16:24 CEST 166km/15km to go
Calzati is still
powering away, but you can see he's suffering badly.
But it seems that the bunch has eased
up a bit now. Maybe they think 2.30 mins on the last 15 kms will not be enough
for a sprint... and Boonen just punctured!
Boonen got a front wheel change.
Bad timing for a flat!
16:30 CEST 169km/12km to go
Carlström and Halgand
are still between Calzati and the bunch, at 1.27 now. They might battle it out
for second and third. And the peloton has given up the thought of catching the
leader: the gap is increasing again to 2.48.
Calzati will win this
- maybe the first French victory for today (thinking about the World Cup again...)!
16:34 CEST 173km/8km to go
Calzati, winner of
the Tour de l'Avenir in 2004, is increasing his lead over the bunch, while behind
Philippe Gilbert (Française des Jeux) has attacked. The Belgian has 100 metres.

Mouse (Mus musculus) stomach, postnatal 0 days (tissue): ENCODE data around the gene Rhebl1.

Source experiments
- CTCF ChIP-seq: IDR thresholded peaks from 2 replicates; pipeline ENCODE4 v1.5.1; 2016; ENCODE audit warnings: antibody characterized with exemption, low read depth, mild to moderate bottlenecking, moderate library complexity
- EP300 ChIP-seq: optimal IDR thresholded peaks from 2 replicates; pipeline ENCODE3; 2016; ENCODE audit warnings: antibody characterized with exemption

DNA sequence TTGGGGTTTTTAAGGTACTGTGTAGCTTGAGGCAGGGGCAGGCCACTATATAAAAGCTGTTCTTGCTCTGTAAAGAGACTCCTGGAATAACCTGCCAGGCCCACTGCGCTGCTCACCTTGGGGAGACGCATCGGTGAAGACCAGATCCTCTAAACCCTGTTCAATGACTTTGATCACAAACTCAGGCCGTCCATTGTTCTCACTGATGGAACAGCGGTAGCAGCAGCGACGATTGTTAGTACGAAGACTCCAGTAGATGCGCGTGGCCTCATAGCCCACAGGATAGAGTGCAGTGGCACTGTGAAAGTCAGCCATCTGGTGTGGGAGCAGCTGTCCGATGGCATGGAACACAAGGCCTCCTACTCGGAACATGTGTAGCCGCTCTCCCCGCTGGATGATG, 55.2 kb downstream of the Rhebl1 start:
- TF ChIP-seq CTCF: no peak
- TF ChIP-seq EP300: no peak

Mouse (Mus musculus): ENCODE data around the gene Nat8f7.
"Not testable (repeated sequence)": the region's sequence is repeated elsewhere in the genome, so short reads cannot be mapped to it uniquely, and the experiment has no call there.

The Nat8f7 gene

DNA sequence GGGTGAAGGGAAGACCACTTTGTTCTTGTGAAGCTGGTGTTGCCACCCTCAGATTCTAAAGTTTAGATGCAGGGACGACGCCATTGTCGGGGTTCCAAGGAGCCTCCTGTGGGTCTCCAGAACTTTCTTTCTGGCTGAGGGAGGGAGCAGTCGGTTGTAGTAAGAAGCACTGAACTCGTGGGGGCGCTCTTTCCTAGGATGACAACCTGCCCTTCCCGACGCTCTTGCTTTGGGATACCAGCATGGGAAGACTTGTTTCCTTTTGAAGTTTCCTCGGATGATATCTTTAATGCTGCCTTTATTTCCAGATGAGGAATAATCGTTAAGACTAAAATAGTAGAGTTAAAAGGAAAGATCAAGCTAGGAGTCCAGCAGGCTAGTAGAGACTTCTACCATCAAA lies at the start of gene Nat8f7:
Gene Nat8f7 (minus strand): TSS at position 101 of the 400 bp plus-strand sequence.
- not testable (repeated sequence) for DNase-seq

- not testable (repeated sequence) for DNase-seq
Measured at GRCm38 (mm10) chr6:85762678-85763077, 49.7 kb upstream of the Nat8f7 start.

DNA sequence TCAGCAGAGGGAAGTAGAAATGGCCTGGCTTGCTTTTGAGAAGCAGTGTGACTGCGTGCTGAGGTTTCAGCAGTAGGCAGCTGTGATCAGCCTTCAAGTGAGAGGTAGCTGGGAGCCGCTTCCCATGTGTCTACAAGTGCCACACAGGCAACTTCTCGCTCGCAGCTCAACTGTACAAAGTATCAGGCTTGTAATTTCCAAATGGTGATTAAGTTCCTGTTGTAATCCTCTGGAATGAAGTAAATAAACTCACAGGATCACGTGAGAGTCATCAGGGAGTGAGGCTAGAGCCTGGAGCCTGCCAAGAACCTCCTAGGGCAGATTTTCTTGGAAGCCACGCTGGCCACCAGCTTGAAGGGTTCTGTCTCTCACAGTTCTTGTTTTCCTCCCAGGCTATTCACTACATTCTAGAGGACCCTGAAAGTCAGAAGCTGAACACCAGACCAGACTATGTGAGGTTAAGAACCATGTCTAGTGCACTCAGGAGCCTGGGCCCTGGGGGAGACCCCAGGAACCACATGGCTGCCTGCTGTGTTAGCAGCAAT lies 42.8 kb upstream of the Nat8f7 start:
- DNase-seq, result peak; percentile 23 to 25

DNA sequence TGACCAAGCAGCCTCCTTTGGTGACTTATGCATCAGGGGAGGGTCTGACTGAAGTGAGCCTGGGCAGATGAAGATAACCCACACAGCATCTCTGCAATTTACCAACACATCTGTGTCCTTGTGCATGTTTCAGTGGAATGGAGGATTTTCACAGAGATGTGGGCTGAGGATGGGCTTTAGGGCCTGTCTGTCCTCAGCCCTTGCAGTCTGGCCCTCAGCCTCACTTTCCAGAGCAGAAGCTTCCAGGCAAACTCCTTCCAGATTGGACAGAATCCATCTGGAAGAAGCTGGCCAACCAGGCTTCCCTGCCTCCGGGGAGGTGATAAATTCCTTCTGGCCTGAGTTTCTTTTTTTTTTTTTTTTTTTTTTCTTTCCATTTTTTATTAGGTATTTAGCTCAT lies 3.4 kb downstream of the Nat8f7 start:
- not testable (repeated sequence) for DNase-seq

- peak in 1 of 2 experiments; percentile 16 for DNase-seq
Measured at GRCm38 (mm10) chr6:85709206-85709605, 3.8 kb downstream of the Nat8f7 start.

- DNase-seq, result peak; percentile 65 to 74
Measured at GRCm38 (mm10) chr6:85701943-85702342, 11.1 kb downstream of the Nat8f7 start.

Gilbert is swallowed again, as Lampre
gives it a little gas.
Calzati is on a motorway now, all alone, that
must be hard! But with the victory almost in sight, he must be emotional - that's
his greatest win so far!
16:41 CEST 178km/3km to go
Calzati gives five
to his DS Julien Jurdie in the car beside him. They're happy!
Calzati is under the flamme rouge,
with Halgand and Carlström two minutes, and the bunch three minutes behind him.
The French love it, of course, and the crowd goes wild.
Calzati looks back, still. Old habits.
Now he raises his fists and celebrates in the last few hundred metres...
Halgand leads as the two are in the